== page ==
5 Foods That Promote Brain Health | Hartford Healthcare

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May 26, 2023

While brain-boosting games such as puzzles and word searches seem to be honored, the food you eat is just as important when it comes to brain health. So we asked the experts – which foods help prevent cognitive decline?
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5 foods that boost your brain

Melissa Keaney, RDN, registered dietitian at St. Vincent Medical Center, suggests these five foods to promote brain health:

  1. green leafy vegetables. Kale, spinach, collard greens, and broccoli are packed with brain-healthy nutrients like vitamin K, lutein, folic acid, and beta-carotene.
  2. fish. Fish is rich in omega-3 fatty acids and healthy unsaturated fats that improve focus and memory.
  3. berry. The natural pigments that give the berries their hue also help improve memory. A study at Harvard University’s Brigham and Women’s Hospital found that women who ate strawberries and blueberries more than twice a week had slower memory decline.
  4. walnuts. A source of protein and healthy fats, walnuts are rich in a type of omega-3 fatty acid called alpha-linolenic acid (ALA).
  5. avocado. Avocados are rich in monounsaturated fats that have been shown to reduce the rate of cognitive decline and keep blood sugar levels stable. It is also rich in vitamins B, C and K.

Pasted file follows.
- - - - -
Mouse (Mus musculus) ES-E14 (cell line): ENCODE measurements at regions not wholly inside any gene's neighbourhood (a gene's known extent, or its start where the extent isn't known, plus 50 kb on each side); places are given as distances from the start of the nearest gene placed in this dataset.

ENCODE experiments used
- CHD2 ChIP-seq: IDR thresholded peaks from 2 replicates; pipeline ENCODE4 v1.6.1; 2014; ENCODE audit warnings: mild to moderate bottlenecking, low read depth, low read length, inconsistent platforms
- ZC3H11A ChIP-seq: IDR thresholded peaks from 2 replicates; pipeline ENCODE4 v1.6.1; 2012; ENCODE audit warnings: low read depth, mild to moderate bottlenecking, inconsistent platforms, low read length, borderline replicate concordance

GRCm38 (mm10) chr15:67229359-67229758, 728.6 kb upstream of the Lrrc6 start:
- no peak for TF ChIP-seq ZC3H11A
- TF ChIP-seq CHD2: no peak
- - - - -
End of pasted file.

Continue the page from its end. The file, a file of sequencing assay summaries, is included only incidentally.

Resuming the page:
“These foods are just a starting point. , whole grains, beans, lentils, nuts and seeds,” Keeney says.

> RELATED: This is your brain on junk food: Ultra-processed foods are linked to cognitive decline

Why These ‘Superfoods’ Are Helpful

Brain foods are rich in antioxidants, healthy fats, vitamins and minerals. They provide energy to the brain, protect brain cells, and in turn help prevent cognitive decline. “Bacteria in our gut influence the brain’s immune system by producing pro- or anti-inflammatory markers. It can affect brain health in disease,” says Keaney. Want more health news? Text StartHere at 85209 to sign up for text alerts

Tips for Incorporating These Foods into Your Diet

Trying new foods can be intimidating, so go at your own pace. Enjoying certain foods requires multiple attempts, which can vary depending on how they are prepared. Start with foods like spinach and work your way up to avocados. You may find one you like more than others. From there, you can incorporate that food into your diet. The stress of a strict diet can have negative effects, so aim for small changes and remember that all foods can be part of a “healthy” diet. A Registered Dietitian and Nutritionist provides personalized and sustainable advice for making practical changes to your meals and snacks.

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